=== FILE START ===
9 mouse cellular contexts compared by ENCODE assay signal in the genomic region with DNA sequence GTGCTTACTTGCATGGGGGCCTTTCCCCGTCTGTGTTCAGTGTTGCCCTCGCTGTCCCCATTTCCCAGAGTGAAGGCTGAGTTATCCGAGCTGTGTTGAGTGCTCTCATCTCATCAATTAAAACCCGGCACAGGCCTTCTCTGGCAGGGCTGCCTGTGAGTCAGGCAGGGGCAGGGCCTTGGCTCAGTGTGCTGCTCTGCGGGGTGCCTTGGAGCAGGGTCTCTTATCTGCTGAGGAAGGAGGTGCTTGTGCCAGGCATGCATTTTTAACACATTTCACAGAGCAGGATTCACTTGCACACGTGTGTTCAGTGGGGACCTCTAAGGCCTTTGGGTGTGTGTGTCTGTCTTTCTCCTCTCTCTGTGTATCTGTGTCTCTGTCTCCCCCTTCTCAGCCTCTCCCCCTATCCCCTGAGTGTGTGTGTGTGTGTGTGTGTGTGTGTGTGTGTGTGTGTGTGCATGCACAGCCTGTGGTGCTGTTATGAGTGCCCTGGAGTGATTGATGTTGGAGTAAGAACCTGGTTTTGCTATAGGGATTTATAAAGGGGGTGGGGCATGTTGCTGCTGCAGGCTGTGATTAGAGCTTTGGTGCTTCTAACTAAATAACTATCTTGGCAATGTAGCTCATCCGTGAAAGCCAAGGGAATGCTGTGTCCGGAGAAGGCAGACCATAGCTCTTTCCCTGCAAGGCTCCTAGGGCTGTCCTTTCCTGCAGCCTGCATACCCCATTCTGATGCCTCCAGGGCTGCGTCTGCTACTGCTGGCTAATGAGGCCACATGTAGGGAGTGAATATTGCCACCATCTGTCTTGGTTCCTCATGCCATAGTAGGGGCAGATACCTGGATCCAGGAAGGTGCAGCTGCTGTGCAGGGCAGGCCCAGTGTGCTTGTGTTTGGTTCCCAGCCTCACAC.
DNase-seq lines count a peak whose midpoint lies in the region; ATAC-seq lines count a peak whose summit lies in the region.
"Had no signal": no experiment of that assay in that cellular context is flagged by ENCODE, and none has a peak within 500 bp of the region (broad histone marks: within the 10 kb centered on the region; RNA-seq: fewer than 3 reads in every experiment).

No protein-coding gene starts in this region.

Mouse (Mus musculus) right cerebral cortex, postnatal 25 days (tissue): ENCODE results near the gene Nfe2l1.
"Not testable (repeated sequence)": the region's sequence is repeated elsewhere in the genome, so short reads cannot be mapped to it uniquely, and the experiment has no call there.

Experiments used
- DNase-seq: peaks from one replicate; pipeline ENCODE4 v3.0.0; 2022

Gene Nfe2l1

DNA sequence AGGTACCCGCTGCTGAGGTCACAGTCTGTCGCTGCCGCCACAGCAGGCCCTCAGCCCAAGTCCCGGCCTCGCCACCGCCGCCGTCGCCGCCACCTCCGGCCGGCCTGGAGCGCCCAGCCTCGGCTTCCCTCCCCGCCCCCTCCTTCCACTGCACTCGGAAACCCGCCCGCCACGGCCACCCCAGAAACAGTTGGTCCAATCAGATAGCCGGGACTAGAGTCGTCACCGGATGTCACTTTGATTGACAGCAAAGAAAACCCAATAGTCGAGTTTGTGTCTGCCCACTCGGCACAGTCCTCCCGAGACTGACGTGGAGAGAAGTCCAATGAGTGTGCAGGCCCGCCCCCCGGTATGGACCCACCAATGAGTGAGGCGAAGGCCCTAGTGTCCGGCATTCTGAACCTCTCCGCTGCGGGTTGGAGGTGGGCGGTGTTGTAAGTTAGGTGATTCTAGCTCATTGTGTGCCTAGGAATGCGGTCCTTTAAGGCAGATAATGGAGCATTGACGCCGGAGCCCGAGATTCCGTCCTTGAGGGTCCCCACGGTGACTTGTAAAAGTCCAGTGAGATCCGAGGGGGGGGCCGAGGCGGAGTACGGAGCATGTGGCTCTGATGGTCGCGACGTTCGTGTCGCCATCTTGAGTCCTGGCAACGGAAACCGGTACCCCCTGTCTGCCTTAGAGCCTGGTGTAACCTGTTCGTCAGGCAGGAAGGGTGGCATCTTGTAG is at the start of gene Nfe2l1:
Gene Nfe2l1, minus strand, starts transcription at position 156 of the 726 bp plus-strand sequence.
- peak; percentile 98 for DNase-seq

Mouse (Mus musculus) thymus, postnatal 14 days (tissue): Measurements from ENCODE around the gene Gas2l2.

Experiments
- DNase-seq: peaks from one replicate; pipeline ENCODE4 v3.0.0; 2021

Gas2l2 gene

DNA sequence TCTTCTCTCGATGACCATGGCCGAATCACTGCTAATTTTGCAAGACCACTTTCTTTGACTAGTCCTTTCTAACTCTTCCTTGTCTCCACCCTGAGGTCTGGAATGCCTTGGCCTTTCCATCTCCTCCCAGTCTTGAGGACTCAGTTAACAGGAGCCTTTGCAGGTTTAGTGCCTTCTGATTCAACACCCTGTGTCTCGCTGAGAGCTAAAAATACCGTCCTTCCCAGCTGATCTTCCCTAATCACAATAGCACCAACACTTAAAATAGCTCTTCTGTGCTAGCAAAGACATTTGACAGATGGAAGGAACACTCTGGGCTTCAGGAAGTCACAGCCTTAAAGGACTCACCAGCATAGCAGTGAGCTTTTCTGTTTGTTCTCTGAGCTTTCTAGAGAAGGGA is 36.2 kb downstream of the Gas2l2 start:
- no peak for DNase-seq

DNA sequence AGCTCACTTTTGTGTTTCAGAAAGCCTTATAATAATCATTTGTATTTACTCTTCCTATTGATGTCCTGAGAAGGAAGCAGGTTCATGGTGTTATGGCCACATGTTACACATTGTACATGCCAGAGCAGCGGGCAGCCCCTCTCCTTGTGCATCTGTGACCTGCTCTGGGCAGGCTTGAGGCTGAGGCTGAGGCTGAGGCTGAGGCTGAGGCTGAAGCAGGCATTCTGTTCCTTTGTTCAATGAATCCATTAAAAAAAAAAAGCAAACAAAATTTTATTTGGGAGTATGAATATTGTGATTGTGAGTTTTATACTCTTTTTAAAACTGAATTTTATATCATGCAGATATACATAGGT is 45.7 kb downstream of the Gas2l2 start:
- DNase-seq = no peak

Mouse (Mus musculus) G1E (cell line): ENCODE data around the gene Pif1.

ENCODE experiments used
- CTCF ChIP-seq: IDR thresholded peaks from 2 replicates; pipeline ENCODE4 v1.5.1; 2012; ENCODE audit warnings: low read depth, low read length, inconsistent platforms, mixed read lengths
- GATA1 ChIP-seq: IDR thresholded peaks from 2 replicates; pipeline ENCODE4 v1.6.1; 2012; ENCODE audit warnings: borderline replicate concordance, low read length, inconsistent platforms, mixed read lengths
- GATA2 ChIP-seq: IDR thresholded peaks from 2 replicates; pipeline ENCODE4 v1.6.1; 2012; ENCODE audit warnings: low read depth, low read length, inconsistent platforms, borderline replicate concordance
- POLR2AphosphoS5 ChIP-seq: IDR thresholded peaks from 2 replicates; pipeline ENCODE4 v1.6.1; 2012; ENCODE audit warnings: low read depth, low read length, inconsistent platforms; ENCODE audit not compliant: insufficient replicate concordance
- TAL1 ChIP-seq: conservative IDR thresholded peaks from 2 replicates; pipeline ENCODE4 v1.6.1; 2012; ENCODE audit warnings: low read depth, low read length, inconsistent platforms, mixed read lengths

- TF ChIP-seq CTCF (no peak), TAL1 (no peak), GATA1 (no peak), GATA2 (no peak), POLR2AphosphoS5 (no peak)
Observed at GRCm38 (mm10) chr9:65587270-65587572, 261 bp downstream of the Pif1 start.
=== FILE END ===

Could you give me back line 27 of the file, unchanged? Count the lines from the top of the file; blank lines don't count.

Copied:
- TAL1 ChIP-seq: conservative IDR thresholded peaks from 2 replicates; pipeline ENCODE4 v1.6.1; 2012; ENCODE audit warnings: low read depth, low read length, inconsistent platforms, mixed read lengths